Poetry Reading at the Somerville Library by Skip Murray


Went to a poetry reading, right here in Somerville, at the Somerville Library, this past Wednesday evening. Lots of lyrical imagery and metaphors and such flying all over the place. And clean endings, yes, clean endings. Each tied together as nicely as you like.

“Braids to the small of the back…Treason of Golden Cape.”

“Where, alone, is repose?”


These poets have been around a while and you knew right away they knew their stuff.

It is remarkable what talent can do with words, words, words. Images explode, jump, fly around and leave you remembering and sensing and feeling them long after all the poets have gone home and the lights have been turned off.

“I knew him before love left.”

A particularly poignant poem about an older dad,


“With his will, my father dreamed.”

The confidence of these writers, amazing. What a charge. The word counts so much when put in the hands hearts and minds of those who know the beauty and character of what lay behind those words.
This poem, by Tomas O’Leary surely demanded its time for all time.

A Level Tongue


It takes a level tongue to roll a vowel

over a consonant. When high pique

infiltrates a pitched debate, more spittle

than language flies. Our cocked ears miss

the meaning of the meaning.

The deities of speech observe us

lazily, their irony reserved

for stabs at sumptuous truths

unleashed in spartan syllables.

But how do we dare to speak at all

who’ve come to speech unspeaking?

And why in particular is my brain

battered with daft abstractions

when my whole intention here’s

to grab a timid bull by both horns

and explicate the fine points of dilemma.

The rude bull can’t quite give a shit

that fancy straddles it for metaphor,

while I, like my words, am dead or alive,

an arc of sharp between two blunts.

And the way we leap from I to we

is loath to tell us if we are, or aren’t.


                                         –Tomas O’Leary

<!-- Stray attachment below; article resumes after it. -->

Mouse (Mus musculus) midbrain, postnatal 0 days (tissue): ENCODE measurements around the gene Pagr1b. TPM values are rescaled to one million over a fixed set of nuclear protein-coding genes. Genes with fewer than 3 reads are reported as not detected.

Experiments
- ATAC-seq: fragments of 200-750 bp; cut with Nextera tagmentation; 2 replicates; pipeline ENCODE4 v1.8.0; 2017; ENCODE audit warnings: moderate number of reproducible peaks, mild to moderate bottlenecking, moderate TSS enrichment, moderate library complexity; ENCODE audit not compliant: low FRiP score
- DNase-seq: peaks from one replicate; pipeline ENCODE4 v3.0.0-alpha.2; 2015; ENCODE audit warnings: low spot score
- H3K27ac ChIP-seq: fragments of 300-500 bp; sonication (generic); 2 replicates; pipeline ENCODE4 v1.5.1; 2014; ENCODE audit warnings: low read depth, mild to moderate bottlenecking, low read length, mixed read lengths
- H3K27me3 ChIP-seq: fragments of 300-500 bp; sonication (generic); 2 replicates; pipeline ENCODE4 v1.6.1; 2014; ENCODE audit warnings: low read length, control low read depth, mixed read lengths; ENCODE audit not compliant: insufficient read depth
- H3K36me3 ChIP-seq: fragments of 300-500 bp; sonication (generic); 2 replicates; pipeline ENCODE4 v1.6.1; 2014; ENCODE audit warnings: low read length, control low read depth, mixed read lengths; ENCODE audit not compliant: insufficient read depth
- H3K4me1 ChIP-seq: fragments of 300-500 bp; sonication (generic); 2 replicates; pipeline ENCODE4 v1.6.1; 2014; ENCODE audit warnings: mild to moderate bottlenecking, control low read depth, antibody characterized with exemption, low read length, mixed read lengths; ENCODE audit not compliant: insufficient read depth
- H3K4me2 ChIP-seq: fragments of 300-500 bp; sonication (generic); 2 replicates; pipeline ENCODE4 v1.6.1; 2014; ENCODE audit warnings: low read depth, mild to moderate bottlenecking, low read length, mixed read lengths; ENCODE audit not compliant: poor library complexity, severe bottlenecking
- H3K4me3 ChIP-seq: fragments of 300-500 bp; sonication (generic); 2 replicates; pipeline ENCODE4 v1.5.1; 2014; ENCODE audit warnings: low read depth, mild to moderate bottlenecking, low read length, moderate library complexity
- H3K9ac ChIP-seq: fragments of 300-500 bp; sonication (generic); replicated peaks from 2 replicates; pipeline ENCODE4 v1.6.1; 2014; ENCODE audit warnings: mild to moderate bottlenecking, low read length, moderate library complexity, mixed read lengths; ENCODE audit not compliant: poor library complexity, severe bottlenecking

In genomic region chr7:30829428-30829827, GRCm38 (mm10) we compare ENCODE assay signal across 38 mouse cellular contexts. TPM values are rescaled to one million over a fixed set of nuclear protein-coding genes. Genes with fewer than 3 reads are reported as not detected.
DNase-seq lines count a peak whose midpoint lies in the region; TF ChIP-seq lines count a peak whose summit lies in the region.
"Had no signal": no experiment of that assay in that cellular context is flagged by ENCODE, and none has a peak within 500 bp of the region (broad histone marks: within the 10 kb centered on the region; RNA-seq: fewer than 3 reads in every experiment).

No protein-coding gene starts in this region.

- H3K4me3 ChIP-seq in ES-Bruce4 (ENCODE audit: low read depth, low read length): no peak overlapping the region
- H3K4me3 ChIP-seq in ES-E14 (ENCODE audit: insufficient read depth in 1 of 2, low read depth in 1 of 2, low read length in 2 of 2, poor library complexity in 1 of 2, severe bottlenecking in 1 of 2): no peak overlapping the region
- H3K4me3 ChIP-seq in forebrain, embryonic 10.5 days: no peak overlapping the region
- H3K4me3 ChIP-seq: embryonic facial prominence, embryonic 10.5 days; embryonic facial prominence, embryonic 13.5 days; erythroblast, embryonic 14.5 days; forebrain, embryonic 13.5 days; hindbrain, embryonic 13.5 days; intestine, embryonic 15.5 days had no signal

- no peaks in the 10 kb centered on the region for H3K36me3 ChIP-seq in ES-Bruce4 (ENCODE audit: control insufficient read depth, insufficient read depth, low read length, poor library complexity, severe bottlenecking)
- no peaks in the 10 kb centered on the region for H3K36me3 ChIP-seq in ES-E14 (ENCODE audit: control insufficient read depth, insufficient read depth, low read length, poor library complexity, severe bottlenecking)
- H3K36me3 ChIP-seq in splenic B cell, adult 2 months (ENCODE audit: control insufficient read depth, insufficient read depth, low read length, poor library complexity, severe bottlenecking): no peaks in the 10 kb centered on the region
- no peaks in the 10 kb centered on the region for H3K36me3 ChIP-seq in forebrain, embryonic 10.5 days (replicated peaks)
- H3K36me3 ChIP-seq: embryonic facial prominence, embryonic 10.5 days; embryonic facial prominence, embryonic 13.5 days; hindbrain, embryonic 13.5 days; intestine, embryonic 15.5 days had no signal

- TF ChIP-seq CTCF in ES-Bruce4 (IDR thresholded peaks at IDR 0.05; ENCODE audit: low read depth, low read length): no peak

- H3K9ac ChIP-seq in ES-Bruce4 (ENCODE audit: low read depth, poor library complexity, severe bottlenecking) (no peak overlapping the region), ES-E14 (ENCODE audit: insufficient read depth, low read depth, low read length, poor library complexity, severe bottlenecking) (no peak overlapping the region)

An array of subjects covered. We traveled clear across the world high into the Himalayan mountains to rainbows and stars to the inside of a head not sure believing in God was something to be believing in while another was sure of it.


Poetry, the poetry on this night, was fresh with the news of the day. “Men die for the news in poetry,” as William Carlos Williams said. And that is exactly what we got in this poetry reading on this night. We got the sense of what it is of human beings being human. 
Trust becomes particularly the richness of who we are and what we do. Trust is part of that news, it is part of our everyday carryings on with each other, with ourselves. Do we do that? Can we do that? How do we know? Sometimes just a…Well, wait, let’s let the poet speak to it.




It was Wyeth country,

all crisp edges

and clipped speech.

Reticence was

the name of the game.

I remember the tension,

the charged air.


At the isolated cove

surrounded by spears

of pine and jagged ledge,

The green was gone,

enveloped in a gray

membrane of wet fog.


We took the boat out

on heavy chop;

you rowing—out to prove

your strength, your ability

to steer, your unwavering will;

me—full of the fear and thrill

of having no control,

feeling the recklessness

of trust.


​​​​ –Priscilla Turner Spada 

Listeners and poets went away that night knowing more of richness, of vitality, of the substance of life and living.


Thanks to Ibbeson Street Press, located right here in Somerville, its Publisher, Doug Holder, and poetry editor, Harris Gardner,


and, of course, the poets for making this great night of poetry happen.


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